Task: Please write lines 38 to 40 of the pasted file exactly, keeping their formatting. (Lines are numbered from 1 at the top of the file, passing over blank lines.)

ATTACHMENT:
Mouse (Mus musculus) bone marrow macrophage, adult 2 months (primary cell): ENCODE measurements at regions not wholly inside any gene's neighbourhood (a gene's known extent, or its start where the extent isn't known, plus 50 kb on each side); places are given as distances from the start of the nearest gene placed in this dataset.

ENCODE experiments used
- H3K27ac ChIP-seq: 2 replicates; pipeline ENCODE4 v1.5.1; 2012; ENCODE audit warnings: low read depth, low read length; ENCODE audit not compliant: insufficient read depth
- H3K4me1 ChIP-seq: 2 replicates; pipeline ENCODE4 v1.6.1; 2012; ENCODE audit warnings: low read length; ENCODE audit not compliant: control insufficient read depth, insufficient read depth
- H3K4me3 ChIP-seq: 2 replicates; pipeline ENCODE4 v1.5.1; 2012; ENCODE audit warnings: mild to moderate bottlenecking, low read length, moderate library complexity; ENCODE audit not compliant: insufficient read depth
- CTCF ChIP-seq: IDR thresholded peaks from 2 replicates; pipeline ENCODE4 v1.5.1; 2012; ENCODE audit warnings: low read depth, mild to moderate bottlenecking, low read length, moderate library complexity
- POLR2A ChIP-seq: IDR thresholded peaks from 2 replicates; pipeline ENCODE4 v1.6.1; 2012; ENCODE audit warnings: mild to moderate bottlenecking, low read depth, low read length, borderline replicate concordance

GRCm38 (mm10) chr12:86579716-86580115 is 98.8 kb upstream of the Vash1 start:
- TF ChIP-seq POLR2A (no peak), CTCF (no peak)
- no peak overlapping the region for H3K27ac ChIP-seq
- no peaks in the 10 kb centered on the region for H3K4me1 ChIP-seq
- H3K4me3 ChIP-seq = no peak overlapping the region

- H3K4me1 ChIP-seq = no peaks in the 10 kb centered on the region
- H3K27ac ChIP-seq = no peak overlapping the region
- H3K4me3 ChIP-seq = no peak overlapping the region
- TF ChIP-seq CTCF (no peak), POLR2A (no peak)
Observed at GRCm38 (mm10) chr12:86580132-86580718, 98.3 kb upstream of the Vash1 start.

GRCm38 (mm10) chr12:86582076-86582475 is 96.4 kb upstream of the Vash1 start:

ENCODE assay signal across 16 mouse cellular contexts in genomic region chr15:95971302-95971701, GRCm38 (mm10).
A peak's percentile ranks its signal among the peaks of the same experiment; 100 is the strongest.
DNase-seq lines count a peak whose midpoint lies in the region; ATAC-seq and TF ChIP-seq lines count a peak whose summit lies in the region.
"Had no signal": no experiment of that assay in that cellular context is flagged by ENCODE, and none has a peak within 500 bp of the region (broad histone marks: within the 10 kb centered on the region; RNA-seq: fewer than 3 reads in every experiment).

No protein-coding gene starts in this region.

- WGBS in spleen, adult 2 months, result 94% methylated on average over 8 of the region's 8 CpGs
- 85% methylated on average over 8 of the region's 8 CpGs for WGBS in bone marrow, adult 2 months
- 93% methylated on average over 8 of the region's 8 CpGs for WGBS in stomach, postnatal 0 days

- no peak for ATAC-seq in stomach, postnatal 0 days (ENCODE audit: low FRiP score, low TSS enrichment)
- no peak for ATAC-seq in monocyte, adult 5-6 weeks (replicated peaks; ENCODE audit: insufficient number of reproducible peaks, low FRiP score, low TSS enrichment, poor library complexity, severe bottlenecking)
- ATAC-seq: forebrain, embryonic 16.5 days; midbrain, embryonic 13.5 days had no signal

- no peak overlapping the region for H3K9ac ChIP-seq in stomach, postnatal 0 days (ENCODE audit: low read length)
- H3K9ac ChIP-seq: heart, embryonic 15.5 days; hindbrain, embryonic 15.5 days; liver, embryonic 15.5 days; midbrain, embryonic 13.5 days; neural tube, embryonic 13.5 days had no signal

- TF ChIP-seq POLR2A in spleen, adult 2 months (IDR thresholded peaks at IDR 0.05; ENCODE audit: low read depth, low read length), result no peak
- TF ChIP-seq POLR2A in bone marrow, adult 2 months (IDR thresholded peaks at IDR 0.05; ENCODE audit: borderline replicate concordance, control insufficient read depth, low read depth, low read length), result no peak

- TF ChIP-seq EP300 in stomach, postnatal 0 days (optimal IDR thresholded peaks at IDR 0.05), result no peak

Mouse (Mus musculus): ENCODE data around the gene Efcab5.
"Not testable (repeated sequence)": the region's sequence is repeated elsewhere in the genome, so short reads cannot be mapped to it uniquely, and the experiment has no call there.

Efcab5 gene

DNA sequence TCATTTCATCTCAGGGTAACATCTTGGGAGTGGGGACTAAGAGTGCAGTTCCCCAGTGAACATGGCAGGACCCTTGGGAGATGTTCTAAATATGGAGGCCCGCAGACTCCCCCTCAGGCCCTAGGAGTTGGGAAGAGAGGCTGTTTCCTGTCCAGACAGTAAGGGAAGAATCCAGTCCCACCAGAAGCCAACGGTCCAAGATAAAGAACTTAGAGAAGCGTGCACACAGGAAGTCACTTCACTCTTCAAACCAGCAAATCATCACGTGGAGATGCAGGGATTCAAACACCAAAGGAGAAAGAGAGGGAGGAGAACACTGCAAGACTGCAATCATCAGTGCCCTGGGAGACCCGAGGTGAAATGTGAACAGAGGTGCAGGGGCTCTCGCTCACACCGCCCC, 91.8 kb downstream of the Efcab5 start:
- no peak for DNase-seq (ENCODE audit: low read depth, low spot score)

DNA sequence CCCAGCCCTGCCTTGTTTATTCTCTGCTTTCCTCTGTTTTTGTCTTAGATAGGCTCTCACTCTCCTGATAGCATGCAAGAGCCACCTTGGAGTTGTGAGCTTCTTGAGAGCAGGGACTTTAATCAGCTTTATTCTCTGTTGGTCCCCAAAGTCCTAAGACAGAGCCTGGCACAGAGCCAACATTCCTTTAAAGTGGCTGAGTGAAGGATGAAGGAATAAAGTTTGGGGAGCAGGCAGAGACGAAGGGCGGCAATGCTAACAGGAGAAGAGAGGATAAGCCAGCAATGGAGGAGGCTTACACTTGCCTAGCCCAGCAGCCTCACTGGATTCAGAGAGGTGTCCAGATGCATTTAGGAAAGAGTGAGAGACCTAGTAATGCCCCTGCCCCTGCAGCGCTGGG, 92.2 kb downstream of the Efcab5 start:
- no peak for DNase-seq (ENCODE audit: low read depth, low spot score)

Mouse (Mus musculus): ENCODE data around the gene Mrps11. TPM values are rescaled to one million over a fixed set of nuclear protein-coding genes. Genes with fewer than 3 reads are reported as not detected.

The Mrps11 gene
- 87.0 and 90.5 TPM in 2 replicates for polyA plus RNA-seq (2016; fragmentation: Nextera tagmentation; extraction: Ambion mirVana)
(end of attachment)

DNA sequence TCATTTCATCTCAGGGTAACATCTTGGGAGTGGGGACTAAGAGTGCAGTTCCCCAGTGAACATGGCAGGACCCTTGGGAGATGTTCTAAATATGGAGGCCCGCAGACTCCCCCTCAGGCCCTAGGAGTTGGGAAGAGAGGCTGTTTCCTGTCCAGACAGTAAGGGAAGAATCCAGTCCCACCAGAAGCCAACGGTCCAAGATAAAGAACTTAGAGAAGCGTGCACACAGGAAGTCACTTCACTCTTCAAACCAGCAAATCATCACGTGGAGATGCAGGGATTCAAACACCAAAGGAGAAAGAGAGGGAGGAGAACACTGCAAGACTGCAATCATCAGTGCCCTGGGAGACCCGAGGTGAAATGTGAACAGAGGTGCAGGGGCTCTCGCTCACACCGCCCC, 91.8 kb downstream of the Efcab5 start:
- no peak for DNase-seq (ENCODE audit: low read depth, low spot score)

DNA sequence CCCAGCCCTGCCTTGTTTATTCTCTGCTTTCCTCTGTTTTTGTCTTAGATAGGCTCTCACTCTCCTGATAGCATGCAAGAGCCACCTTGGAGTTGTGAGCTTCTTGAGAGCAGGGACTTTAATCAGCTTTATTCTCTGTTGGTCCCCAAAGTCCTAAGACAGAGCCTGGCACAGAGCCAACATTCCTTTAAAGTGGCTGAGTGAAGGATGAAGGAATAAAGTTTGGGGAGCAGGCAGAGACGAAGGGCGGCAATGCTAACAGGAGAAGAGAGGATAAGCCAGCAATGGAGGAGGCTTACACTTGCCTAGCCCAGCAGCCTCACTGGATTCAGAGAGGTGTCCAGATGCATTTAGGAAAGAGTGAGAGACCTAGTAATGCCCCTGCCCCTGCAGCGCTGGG, 92.2 kb downstream of the Efcab5 start: